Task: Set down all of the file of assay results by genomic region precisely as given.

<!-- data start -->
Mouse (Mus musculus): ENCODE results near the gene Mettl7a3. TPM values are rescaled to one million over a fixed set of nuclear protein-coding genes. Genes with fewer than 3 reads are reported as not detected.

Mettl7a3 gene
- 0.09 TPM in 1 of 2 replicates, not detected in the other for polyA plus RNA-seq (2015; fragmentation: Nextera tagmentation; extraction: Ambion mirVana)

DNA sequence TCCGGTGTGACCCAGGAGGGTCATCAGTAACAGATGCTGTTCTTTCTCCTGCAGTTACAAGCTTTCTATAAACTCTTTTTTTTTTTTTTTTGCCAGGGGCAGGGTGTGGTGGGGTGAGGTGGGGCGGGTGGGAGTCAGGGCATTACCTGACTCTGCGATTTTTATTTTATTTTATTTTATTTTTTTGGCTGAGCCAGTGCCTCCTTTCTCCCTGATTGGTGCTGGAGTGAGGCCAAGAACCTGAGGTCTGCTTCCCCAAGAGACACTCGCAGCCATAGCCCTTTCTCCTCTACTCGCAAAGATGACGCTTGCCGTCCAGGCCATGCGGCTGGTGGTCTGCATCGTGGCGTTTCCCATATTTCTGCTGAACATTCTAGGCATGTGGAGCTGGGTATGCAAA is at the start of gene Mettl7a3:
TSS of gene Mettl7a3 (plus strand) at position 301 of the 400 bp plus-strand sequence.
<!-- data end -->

Mouse (Mus musculus): ENCODE results near the gene Mettl7a3. TPM values are rescaled to one million over a fixed set of nuclear protein-coding genes. Genes with fewer than 3 reads are reported as not detected.

Mettl7a3 gene
- 0.09 TPM in 1 of 2 replicates, not detected in the other for polyA plus RNA-seq (2015; fragmentation: Nextera tagmentation; extraction: Ambion mirVana)

DNA sequence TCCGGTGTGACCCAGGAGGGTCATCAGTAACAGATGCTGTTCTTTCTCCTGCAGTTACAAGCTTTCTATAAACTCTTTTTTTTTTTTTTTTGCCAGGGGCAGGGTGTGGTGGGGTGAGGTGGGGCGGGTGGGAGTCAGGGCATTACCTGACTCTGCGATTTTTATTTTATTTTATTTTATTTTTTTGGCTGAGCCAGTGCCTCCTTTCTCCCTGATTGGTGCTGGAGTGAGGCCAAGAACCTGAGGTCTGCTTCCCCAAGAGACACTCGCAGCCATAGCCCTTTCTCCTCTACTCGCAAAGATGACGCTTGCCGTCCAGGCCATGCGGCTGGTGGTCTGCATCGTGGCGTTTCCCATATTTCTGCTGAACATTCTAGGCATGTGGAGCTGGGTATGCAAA is at the start of gene Mettl7a3:
TSS of gene Mettl7a3 (plus strand) at position 301 of the 400 bp plus-strand sequence.